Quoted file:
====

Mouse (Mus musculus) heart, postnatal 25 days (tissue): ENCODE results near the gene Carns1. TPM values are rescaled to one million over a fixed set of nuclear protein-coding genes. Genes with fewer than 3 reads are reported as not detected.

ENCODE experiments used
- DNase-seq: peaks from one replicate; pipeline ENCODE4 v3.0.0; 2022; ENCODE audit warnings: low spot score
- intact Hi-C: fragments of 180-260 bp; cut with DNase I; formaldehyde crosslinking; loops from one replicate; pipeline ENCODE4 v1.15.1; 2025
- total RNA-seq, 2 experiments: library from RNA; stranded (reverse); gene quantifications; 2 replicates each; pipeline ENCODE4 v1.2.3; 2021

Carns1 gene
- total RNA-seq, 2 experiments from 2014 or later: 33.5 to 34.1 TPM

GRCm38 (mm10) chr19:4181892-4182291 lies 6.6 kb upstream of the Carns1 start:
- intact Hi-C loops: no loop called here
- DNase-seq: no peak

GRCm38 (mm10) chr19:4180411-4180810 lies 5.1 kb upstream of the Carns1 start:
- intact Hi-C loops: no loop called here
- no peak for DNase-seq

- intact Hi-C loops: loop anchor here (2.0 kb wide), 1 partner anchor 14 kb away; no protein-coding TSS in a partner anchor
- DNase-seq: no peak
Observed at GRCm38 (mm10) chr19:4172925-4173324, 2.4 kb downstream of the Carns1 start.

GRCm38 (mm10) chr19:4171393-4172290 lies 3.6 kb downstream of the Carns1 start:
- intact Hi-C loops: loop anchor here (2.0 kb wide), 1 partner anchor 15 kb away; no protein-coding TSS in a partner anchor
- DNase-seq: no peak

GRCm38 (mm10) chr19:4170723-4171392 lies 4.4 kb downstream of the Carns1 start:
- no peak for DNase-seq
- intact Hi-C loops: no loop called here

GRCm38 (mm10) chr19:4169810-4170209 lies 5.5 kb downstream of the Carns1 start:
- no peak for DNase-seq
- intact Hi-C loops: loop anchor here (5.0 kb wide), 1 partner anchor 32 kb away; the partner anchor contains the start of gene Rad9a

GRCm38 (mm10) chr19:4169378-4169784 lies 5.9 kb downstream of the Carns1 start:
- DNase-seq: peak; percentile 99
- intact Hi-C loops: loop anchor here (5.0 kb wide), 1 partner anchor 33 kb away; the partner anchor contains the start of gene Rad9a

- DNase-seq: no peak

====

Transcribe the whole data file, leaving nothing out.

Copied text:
Mouse (Mus musculus) heart, postnatal 25 days (tissue): ENCODE results near the gene Carns1. TPM values are rescaled to one million over a fixed set of nuclear protein-coding genes. Genes with fewer than 3 reads are reported as not detected.

ENCODE experiments used
- DNase-seq: peaks from one replicate; pipeline ENCODE4 v3.0.0; 2022; ENCODE audit warnings: low spot score
- intact Hi-C: fragments of 180-260 bp; cut with DNase I; formaldehyde crosslinking; loops from one replicate; pipeline ENCODE4 v1.15.1; 2025
- total RNA-seq, 2 experiments: library from RNA; stranded (reverse); gene quantifications; 2 replicates each; pipeline ENCODE4 v1.2.3; 2021

Carns1 gene
- total RNA-seq, 2 experiments from 2014 or later: 33.5 to 34.1 TPM

GRCm38 (mm10) chr19:4181892-4182291 lies 6.6 kb upstream of the Carns1 start:
- intact Hi-C loops: no loop called here
- DNase-seq: no peak

GRCm38 (mm10) chr19:4180411-4180810 lies 5.1 kb upstream of the Carns1 start:
- intact Hi-C loops: no loop called here
- no peak for DNase-seq

- intact Hi-C loops: loop anchor here (2.0 kb wide), 1 partner anchor 14 kb away; no protein-coding TSS in a partner anchor
- DNase-seq: no peak
Observed at GRCm38 (mm10) chr19:4172925-4173324, 2.4 kb downstream of the Carns1 start.

GRCm38 (mm10) chr19:4171393-4172290 lies 3.6 kb downstream of the Carns1 start:
- intact Hi-C loops: loop anchor here (2.0 kb wide), 1 partner anchor 15 kb away; no protein-coding TSS in a partner anchor
- DNase-seq: no peak

GRCm38 (mm10) chr19:4170723-4171392 lies 4.4 kb downstream of the Carns1 start:
- no peak for DNase-seq
- intact Hi-C loops: no loop called here

GRCm38 (mm10) chr19:4169810-4170209 lies 5.5 kb downstream of the Carns1 start:
- no peak for DNase-seq
- intact Hi-C loops: loop anchor here (5.0 kb wide), 1 partner anchor 32 kb away; the partner anchor contains the start of gene Rad9a

GRCm38 (mm10) chr19:4169378-4169784 lies 5.9 kb downstream of the Carns1 start:
- DNase-seq: peak; percentile 99
- intact Hi-C loops: loop anchor here (5.0 kb wide), 1 partner anchor 33 kb away; the partner anchor contains the start of gene Rad9a

- DNase-seq: no peak